A few years ago, I read a book called Charlie Wilson’s War. This book (along with the entire Harry Potter Series) remains one of my all-time favorite reads. George Crile amassed an incredible amount of research and produced a thrilling narrative. IT. IS. GENIUS. More significantly, IT. IS. ALL. TRUE. But beyond the geniusness, Charlie Wilson’s War is a wonderfully detailed portrait of a uniquely American figure. On Wednesday, that figure, Charlie Wilson, passed away due to a heart attack.
Former Congressman Wilson was not everyone’s favorite character. He was a womanizer, a drinker, a party-hard type and a midnight toker. He’s not the sort of guy you would read about and think: what a cool bro! Actually, you might totally think that. What I enjoyed about this man’s history was it’s sheer improbability. It made me think Douglass Adams had popped by in the Heart of Gold with an improbability drive: out shot a whale, a bowl of petunias, and—by George, wouldn’t you know it, Charlie Wilson! “You’ll never guess gang!” says the computer, this rando congressman from Texas is going to fly all the way to Pakistan, bring together an heiress, a Greek CIA dude and a dictator and they’re going to change the future! Only in America? Only in the seventies? Hitchhiker’s Guide anyone? Come on!
Charlie Wilson and his CIA ally Gust Avrakatos, benefited from a particular characteristic of the American intelligence establishment. As Crile describes, information was shared on a “need to know basis.” Regional networks were not interconnected. CIA person X in country Y had no idea what agent Z was doing in country W. For example, Report N about planes being used as bombs could get lost in file drawer D. In 2001, we all became acquainted with this characteristic, except, by then, we were calling it an “intelligence failure.”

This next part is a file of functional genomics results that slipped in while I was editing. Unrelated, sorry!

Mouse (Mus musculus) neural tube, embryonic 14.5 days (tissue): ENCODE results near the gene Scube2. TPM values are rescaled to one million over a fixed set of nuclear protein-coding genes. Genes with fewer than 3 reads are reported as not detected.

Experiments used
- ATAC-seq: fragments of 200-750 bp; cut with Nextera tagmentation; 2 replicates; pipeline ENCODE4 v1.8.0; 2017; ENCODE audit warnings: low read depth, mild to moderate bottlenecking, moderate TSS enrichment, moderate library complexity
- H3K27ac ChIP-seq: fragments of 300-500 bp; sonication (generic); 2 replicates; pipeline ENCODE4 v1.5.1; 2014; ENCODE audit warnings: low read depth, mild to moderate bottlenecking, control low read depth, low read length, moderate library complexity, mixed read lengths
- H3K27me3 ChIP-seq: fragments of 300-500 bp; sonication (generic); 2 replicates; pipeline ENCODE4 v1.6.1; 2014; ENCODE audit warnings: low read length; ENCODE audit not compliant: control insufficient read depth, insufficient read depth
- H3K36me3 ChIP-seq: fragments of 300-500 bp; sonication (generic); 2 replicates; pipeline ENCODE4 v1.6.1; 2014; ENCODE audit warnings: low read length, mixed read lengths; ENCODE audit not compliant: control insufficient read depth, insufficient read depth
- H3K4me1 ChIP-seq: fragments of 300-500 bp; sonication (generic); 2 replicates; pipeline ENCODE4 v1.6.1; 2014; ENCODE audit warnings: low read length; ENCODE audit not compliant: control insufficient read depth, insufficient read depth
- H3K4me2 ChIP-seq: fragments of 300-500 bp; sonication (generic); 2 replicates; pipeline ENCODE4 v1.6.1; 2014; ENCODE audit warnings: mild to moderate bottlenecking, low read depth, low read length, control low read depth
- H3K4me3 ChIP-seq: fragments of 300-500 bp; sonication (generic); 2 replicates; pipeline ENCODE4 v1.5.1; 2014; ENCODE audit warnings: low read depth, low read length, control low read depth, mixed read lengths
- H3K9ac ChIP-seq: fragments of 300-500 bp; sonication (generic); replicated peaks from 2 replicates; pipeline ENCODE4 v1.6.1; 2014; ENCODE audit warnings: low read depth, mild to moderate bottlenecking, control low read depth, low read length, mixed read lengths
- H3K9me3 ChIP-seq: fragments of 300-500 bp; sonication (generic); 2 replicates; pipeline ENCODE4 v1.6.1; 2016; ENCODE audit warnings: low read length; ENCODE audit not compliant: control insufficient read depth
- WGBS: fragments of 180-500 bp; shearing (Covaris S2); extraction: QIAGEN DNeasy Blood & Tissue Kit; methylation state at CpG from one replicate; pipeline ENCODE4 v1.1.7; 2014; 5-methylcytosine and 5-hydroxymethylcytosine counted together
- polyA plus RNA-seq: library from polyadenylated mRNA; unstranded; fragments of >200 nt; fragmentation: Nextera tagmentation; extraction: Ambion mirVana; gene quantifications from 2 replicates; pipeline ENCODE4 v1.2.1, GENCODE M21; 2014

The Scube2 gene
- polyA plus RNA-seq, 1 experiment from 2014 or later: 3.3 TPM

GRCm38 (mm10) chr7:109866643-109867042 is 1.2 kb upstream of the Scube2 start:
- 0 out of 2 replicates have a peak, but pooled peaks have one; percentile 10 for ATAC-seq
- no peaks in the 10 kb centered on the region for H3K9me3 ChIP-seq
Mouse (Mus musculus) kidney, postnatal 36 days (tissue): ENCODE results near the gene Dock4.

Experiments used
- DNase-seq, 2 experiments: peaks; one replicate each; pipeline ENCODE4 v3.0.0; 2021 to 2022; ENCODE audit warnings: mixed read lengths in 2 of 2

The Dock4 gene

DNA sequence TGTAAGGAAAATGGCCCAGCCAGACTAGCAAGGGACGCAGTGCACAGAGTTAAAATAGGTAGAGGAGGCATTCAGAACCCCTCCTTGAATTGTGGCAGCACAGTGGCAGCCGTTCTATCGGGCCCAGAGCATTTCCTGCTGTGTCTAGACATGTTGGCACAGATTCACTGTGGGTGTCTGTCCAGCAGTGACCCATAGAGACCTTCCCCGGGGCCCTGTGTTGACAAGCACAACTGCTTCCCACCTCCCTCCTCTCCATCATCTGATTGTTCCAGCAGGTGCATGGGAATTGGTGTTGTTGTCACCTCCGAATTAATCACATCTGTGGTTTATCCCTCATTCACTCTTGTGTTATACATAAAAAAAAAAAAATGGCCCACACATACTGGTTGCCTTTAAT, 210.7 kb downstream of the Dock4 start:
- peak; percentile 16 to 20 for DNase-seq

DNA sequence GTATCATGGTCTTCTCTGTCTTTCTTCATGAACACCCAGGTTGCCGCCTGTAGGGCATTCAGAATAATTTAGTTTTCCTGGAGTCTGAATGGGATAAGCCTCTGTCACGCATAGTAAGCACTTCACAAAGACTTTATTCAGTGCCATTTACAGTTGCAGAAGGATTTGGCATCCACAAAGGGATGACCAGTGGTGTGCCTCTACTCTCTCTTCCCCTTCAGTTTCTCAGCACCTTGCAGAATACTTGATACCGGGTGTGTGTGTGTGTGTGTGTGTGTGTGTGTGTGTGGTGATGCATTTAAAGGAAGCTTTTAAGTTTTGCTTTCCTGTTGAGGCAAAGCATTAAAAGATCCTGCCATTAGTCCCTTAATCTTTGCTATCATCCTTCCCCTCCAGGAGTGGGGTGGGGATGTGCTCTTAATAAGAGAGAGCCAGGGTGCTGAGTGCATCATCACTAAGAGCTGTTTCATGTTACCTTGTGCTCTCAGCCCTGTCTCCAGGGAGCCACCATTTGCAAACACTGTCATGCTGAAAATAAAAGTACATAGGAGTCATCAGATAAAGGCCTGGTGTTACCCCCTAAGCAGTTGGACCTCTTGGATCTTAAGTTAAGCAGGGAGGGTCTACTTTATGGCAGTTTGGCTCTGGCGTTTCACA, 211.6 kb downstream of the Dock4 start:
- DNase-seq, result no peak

Failure indeed. In repulsively simple terms in the interest of space, it was this fragmentation of leadership, combined with the incredible charisma of a particular Texan, that lead to a proxy war between American-funded Afghan militants and the Russians. Through Pakistan, Wilson and friends had weapons smuggled in to Mujahedeen. Those men became the Taliban, while American forgot all about their proxy war. The rest, none of us can ever forget: the Taliban supported a group called al Qaeda, which attacked New York on 9/11. Charlie Wilson’s war has resulted in the War against Terror in Afghanistan.
Out of this grim set of equations, is that our politicians really didn’t know a lot about Pakistan, about its General Zia, about Afghanistan, Islamic sectarian violence, Jihad ... They knew slightly more by 2001, but Iraq proves that they need to keep learning.
What do they know now?
On October 10, Newsweek’s Holly Bailey and Evan Thomas declared our VP Biden to be the “inconvenient truth-teller,” the figure who pushes Obama to think more broadly about policy. Biden’s questions regarding the increasing scale of operations in Afghanistan was cited as a prime example of his constructive input. He’s quoted as asking the Situation Room about the incredible disparity between expenditure in Afghanistan and Pakistan: “Does that make strategic sense?”
Does it Joe? PLEASE TELL US. Use your incredible wisdom about the Subcontinent to explain this great mystery to us! I must know, Joe, how did you come by this fabulous conclusion that we should be focusing greater attentions on Pakistan?